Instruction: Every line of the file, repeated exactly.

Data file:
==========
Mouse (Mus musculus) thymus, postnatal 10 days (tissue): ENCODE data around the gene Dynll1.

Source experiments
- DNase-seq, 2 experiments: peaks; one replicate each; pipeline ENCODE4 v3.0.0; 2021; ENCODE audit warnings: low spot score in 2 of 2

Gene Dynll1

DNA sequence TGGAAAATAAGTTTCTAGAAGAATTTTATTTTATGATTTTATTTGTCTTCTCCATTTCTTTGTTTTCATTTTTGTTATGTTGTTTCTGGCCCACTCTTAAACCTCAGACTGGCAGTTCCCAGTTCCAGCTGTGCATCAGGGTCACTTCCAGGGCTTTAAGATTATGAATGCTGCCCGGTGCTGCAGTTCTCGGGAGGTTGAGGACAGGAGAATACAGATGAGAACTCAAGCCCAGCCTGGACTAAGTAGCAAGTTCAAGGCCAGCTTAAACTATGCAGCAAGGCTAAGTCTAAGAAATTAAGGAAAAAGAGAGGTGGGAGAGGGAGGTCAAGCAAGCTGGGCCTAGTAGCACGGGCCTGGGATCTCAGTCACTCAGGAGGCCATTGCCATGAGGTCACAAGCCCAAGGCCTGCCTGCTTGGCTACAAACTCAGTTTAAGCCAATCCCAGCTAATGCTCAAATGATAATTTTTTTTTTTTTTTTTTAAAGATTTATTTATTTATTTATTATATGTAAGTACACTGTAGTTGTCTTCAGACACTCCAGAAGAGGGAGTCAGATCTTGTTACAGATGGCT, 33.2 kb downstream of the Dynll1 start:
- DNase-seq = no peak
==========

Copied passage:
Mouse (Mus musculus) thymus, postnatal 10 days (tissue): ENCODE data around the gene Dynll1.

Source experiments
- DNase-seq, 2 experiments: peaks; one replicate each; pipeline ENCODE4 v3.0.0; 2021; ENCODE audit warnings: low spot score in 2 of 2

Gene Dynll1

DNA sequence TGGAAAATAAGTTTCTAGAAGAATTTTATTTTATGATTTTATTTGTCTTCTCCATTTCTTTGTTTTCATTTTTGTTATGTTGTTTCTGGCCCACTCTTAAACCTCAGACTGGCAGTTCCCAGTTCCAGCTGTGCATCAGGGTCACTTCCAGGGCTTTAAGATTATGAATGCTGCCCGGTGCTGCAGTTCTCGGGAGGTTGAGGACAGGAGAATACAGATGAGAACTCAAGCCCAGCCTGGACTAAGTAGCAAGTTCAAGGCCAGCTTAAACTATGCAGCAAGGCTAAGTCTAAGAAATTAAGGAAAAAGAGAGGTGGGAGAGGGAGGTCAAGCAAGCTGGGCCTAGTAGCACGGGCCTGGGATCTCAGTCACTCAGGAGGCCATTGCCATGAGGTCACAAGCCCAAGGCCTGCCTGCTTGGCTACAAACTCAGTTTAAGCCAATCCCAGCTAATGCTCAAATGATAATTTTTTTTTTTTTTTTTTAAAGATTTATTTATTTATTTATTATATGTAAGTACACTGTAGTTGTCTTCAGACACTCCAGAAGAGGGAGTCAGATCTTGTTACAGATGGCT, 33.2 kb downstream of the Dynll1 start:
- DNase-seq = no peak